Robert Irwin (1928-)

Though the Newport Harbor collection features an early oil painting from the Southern California artist, he would later go on to be recognized around the world for his installation pieces. He was the first artist to receive the John D. and Catherine T. MacArthur “Genius” Award in 1984 and designed one of the gardens at the Getty Center in Los Angeles, among other installations. He currently lives in San Diego.


On how he found and recovered all of the 57 paintings

The Newport Harbor art collection is back where it started because of the efforts of John McGinnis. In 1981, McGinnis was hired as as the high school’s librarian at a time when most of the paintings had disappeared from the collection. He decided early on that he wanted to bring the art back. After three years and $40,000, he not only found all 57 paintings, but also published a book about their histories, complete with commentary on each painting from prominent local artists.

He would go on to serve as dean of the library and learning resource center at Cerritos Community College until 2008, when he retired. He is now a member of the Board of Education in the Long Beach Unified School District.

1. What made you want to take up the painstaking task of tracking down all the paintings from the collection?

I had just been hired as the school librarian, after having been an English teacher for 12 years and I was looking through old yearbooks to see who my predecessors had been. I came across photos of the old art shows that had been put on by a former librarian, Ruth Stoever Fleming, and a committee she assembled. I was able to locate her and some of the committee and learn about the extraordinary history of the art shows she hosted for 22 years.

2. How long did that process take? What did it involve?

I started in 1982. I asked a former history teacher and friend, Jim Newkirk, to chair a new committee to plan a new show. We spent the next three years finding the paintings around the district, raising over $40,000, creating a book and planning a show we hosted in 1985. After that we restored all the oils and placed them at the district’s four high schools.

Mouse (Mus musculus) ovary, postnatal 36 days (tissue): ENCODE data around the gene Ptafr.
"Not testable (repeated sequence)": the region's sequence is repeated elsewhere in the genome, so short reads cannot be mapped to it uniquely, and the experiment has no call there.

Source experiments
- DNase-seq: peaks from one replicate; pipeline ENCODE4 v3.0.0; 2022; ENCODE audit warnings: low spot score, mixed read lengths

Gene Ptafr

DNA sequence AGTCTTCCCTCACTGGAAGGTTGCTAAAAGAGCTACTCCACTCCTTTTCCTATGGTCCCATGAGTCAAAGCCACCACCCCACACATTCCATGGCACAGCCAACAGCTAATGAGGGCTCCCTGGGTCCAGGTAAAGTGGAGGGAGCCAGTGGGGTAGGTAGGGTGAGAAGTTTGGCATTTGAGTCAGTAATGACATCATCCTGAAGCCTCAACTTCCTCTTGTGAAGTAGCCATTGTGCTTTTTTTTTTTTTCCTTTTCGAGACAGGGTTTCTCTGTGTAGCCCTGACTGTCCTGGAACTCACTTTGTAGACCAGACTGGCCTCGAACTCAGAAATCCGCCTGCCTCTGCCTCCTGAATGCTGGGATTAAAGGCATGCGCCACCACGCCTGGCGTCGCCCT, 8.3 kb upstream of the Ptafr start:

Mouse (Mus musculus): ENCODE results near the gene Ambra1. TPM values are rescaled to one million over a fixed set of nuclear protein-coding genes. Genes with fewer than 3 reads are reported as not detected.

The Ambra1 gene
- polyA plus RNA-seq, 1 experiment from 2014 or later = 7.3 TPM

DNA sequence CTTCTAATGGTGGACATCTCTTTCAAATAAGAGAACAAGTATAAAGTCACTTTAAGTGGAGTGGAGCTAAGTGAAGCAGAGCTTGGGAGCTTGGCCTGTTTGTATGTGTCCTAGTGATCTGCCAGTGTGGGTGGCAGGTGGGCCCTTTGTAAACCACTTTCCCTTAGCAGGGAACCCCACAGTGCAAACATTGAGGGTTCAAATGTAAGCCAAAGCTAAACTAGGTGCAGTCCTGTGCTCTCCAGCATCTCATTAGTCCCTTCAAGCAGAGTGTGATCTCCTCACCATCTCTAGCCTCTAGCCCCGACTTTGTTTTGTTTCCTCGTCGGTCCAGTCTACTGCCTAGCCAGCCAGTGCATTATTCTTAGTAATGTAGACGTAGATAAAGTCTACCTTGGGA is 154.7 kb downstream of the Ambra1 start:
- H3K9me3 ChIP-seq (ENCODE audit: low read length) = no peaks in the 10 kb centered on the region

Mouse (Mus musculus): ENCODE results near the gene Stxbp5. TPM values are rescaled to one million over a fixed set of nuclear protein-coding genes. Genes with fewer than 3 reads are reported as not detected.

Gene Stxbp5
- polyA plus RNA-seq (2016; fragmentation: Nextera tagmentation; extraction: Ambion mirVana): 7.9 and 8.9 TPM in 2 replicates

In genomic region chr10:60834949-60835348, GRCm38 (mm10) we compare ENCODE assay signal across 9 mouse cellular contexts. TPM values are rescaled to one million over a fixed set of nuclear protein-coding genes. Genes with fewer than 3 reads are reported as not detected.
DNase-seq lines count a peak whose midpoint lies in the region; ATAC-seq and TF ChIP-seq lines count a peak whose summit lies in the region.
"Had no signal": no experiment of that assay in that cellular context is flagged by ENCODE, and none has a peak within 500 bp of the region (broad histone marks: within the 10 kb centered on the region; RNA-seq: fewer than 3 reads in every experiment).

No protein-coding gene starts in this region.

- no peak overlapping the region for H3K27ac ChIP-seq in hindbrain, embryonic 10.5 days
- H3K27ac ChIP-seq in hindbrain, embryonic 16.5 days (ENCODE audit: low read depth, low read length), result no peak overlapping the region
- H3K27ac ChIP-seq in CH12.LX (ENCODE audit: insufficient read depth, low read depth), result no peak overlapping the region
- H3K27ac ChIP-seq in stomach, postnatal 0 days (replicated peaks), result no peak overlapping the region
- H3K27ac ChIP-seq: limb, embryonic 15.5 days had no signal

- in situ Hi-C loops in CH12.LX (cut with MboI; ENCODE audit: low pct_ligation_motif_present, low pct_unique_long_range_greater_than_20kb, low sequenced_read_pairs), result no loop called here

3. Where were some of the more obscure places you found paintings?

The popular paintings were over secretaries’ desks. The less popular were in closets. I found one behind a cabinet on top of a heating vent. One had been stolen and wasn’t recovered until a year after the show had been put on. But amazingly every painting was eventually found and made part of the collection.

4. What’s your favorite painting from the collection and why?

I like the Strombotne self portrait. He’s the only artist with two paintings in the collection. I like the composition and the colors of his self portrait – how the tools of his craft are displayed in the foreground in an exaggerated perspective and how his hand is centered in the painting and is enlarged and red. The painting is both beautiful and reveals his self image.

5. What value might a high school student find in the collection?

The chief value of this collection, as opposed to most other high school collections from the Depression era, is that it contains an evolving representation of the art scene in California, and the United States for that matter, from the 20’s to the 60’s. It contains everything from plein air to abstract expressionism to pop art. It contains oils, watercolors and collage. This is the result of the art shows that were judged by professionals – painters, art teachers and critics. Every year Ms. Fleming chose new judges. The district purchased the winning oil and art pieces. The earliest paintings were senior class gifts. Ms. Fleming filled in some gaps with library fine money.